October 14, 2020
Risks Facing the Tokyo Olympics
by Hélène Galy
As COVID-19 has shown, society has developed in such a way that the impacts of past events are no longer a certain guide for the future.
Since the revival of the modern Games in 1896, the Olympics have had to cope with a range of risks, from financial, security, sporting and reputational risks to diplomatic incidents and war. In 2020, that list expanded when the Tokyo Games was postponed due to COVID-19.
Any catastrophe affecting the Olympic Games could result in high-impact, long-term consequences for the cities that host them. People, infrastructure and entire supply chains are at stake. Forcing the Tokyo Olympics to be postponed by a year, the COVID-19 pandemic has stolen the risk limelight, but it remains as vital as ever to remember the wider risk landscape.
Olympic Games typically involve a large population influx from various countries to a city, in this case Tokyo, already one of the largest cities in the world. How will this work in a COVID-19 world, where physical distancing is set to be recommended for a long time?
A recent government survey showed only 0.1% of Tokyo residents have coronavirus antibodies. That is much lower than 14% in the state of New York in April, and 7% in Stockholm. The citizens of Tokyo may not want to accept the risk of an influx of people on top of managing their own national situation. The pandemic has also reduced the enthusiasm of residents to host the event, with a recent poll showing that only 24% in Japan look forward to the Olympics.
There are other people risks to consider. Ever since the 1972 Munich Olympics, where terrorists kidnapped and killed Israeli athletes, crowded spaces like sporting and entertainment venues have become targets for international and domestic terrorists. In the latest Cambridge Centre for Risk Studies City Risk index, Tokyo comes out on top by risk exposure, with interstate conflict listed as the top potential loss driver.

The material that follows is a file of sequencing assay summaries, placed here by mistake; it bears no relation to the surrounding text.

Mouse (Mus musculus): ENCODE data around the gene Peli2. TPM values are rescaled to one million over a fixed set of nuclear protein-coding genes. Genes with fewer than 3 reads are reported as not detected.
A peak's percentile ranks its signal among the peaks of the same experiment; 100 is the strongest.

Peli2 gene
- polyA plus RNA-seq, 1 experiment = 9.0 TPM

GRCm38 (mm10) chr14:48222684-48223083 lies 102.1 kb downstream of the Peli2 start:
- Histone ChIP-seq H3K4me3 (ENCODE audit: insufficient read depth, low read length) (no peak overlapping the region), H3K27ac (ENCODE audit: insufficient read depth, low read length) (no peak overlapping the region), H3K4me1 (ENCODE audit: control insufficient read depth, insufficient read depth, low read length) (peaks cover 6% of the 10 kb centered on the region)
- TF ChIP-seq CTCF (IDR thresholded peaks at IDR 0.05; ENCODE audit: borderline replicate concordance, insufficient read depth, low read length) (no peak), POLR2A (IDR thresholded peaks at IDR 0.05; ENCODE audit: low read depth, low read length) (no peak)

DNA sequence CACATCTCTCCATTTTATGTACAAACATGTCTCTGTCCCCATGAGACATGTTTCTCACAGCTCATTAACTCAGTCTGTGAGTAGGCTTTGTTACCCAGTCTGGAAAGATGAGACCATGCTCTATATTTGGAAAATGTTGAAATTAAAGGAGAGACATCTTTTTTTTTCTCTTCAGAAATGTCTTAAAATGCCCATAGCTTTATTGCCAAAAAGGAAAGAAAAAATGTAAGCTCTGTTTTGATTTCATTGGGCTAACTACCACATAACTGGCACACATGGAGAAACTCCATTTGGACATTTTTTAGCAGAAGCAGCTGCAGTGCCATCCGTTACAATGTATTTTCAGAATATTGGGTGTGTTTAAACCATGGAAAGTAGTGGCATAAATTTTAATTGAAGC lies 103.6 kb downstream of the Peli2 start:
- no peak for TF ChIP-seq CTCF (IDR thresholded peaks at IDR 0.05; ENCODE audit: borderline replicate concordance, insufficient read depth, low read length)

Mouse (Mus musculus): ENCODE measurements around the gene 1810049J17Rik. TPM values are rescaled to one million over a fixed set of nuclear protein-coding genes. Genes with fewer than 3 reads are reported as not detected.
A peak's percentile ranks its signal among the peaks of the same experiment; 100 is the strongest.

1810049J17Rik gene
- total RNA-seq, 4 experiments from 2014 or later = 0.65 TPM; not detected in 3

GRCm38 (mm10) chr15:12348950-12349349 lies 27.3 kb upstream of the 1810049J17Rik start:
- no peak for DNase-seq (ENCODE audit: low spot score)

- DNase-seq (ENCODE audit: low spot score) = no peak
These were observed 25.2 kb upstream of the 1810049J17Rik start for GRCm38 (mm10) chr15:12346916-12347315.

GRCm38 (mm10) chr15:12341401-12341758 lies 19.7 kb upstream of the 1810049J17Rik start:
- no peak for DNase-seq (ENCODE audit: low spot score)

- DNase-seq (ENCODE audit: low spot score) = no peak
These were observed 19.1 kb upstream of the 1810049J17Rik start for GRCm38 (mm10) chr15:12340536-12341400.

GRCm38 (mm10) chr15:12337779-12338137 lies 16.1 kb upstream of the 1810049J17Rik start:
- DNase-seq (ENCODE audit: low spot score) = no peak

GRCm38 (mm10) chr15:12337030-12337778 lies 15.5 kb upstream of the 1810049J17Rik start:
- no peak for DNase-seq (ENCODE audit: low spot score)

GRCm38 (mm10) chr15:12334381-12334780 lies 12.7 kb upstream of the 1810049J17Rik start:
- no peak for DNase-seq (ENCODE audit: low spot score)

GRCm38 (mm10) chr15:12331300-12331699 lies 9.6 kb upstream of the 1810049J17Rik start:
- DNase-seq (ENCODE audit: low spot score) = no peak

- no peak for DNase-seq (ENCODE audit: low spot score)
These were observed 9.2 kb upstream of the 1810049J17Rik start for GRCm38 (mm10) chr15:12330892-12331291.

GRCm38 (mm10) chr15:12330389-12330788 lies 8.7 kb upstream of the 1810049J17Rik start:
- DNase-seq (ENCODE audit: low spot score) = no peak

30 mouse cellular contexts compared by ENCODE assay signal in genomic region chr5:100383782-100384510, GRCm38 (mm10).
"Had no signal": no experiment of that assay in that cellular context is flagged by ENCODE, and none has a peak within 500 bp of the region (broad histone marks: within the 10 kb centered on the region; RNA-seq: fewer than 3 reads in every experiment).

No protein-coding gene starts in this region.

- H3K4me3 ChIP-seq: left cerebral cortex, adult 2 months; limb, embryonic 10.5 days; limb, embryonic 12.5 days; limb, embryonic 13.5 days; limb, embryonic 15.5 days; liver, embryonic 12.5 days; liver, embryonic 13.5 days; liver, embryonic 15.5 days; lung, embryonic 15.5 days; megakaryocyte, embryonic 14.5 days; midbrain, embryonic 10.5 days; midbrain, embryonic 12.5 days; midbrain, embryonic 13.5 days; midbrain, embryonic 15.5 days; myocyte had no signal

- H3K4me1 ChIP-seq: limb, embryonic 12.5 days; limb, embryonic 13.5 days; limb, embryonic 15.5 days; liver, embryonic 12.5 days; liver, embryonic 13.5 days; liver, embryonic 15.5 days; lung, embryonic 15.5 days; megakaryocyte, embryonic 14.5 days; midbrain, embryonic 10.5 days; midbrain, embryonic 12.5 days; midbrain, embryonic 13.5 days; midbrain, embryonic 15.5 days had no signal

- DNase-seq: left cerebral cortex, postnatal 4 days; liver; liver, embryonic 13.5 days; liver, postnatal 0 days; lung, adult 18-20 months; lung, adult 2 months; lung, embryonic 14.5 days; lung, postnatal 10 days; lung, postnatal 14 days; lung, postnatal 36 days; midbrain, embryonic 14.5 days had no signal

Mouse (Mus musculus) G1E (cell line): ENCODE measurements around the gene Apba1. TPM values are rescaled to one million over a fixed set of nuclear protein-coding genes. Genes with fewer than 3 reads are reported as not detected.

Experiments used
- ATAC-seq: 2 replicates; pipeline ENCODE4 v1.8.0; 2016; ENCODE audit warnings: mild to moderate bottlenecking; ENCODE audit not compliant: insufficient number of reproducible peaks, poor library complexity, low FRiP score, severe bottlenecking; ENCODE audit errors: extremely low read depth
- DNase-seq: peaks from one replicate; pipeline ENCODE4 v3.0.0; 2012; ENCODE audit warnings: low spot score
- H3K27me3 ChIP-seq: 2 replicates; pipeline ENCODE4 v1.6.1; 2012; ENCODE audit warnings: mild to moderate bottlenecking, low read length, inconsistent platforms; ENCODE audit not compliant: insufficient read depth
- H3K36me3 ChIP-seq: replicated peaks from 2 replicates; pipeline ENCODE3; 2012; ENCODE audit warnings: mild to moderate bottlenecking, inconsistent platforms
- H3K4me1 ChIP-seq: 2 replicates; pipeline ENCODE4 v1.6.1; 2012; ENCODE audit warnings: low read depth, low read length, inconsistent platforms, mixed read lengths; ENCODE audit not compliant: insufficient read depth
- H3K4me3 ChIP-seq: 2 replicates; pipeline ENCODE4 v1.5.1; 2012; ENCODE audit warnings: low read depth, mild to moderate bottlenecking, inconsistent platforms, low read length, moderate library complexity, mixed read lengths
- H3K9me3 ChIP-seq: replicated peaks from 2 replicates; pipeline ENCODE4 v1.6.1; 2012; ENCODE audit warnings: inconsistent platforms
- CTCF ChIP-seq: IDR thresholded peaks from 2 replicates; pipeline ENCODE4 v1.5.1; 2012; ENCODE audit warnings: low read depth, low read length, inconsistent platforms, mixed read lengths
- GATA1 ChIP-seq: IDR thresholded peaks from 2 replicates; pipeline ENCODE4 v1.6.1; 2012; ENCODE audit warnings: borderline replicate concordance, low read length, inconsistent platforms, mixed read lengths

The multiple layers of security (including police, military and private security) will rely heavily on technology, not least to coordinate their activities. These will be the first Olympics to make use of facial recognition technology to assist with risk management and identification.
With such a high-profile event, security must be ultra-tight, and cybersecurity in particular is a major concern. Due to their operational requirements, scale and scope, Olympic events have the potential to trigger complex second-order effects, and cyber-attackers have grown increasingly ambitious as organizers have embraced digitalization. At the 2018 Pyeongchang Winter Olympics, suspected state-sponsored hackers carried out extensive campaigns, with TV signals disrupted, the games website crashing and ticket sales disrupted. Russia was thought to be involved in those attacks, and earlier this year Japan’s National Intelligence Agency issued a stark warning on the possibilities of state-sponsored attack at the Summer Games.
Earthquake risk is a top concern for Tokyo. The region sits at the intersection of the Pacific and Philippine Sea tectonic plates being pushed under Eurasia and forming the Itoigawa-Shizuoka Tectonic Line (ISTL). Given the structural dynamics, megathrust earthquakes along these boundaries are a common driver of risk discussions for the region. However, recent swarm activity in the Tokyo area can be interpreted in two ways. A simple view is that an increase in smaller earthquake activity leads to higher chances of a big one. However, a seismic creep could also be an indication that fault stress is being reduced in the region. Whatever the impact, the immediate response strategy remains the same.